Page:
After moving to Tennessee, I had a change of heart and I started re-buying all the original LPs I could find, listening to them once and filing them away. I enjoyed hearing them again, but mostly I just had to have them, if only to reclaim some lost part my lost childhood. Music, like smell or taste, has the innate ability to summon up the past with an immediacy that mere memory can never equal. And there is that compositional brilliance and instrumental virtuosity that is still compelling, despite all the toilet humor. 1969 was a good year for Frank: Uncle Meat is probably The Mothers of Invention’s most perfectly realized conception, but Zappa’s first solo album, Hot Rats, is more immediately enjoyable, focusing on musicianship for its own sake rather than relegating it to the service of arch social commentary.
So it goes with Frank and me. The music is uniformly great, but the jokes are stale and the politics dubious. Ultimately, I think Zappa did himself a disservice with his insistence on being as irreverent and offensive as possible while also desperately wanting to be taken seriously as a composer. Then again, this was just a measure of his peerless integrity: he did it his way and couldn’t care less what I (or anyone else) thought about it. For myself, I can only listen to this music when I feel like I can tolerate being insulted in return for musical kicks. That doesn’t happen very often, but I have enjoyed listening to this stuff over the past couple weeks. We’ll see how far I get in this chronological survey before I abandon ship. The seas really get rough from this point forward.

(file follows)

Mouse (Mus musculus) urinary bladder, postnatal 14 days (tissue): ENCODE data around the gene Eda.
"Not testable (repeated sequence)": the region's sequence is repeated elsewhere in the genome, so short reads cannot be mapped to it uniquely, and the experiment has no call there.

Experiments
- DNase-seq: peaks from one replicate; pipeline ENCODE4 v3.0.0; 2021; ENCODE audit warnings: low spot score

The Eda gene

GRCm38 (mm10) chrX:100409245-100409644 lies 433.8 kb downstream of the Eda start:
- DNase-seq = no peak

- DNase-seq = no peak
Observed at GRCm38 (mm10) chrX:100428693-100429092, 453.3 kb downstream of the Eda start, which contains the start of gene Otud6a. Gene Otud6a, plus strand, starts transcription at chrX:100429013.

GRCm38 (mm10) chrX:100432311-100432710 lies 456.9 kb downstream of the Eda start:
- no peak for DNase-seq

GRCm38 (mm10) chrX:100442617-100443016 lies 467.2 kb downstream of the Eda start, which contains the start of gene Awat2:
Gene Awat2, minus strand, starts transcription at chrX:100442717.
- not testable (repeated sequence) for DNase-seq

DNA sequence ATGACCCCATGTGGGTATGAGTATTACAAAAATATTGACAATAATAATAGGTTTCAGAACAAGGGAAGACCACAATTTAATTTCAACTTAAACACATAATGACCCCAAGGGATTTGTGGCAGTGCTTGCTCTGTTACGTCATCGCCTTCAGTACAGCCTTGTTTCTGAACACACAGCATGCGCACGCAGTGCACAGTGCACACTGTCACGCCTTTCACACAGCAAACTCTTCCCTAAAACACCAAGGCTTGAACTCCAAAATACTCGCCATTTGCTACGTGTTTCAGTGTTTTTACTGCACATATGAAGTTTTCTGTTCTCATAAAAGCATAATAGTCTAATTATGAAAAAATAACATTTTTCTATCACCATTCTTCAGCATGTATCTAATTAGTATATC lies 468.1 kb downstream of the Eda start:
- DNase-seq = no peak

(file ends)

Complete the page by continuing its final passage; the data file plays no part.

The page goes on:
NB: In Zappa’s own perverse fashion, he messed with the 1960s-era albums when transferring them to compact disc, going so far as to overdub new rhythm section parts on some and digitally remixing just about the whole catalog. Accordingly, the CDs represent a questionable revisionist history and make the original vinyl LPs highly desirable. I’m sure Frank thought the CDs sounded better and maybe in some objective ways they do; but they don’t sound anything like the original albums.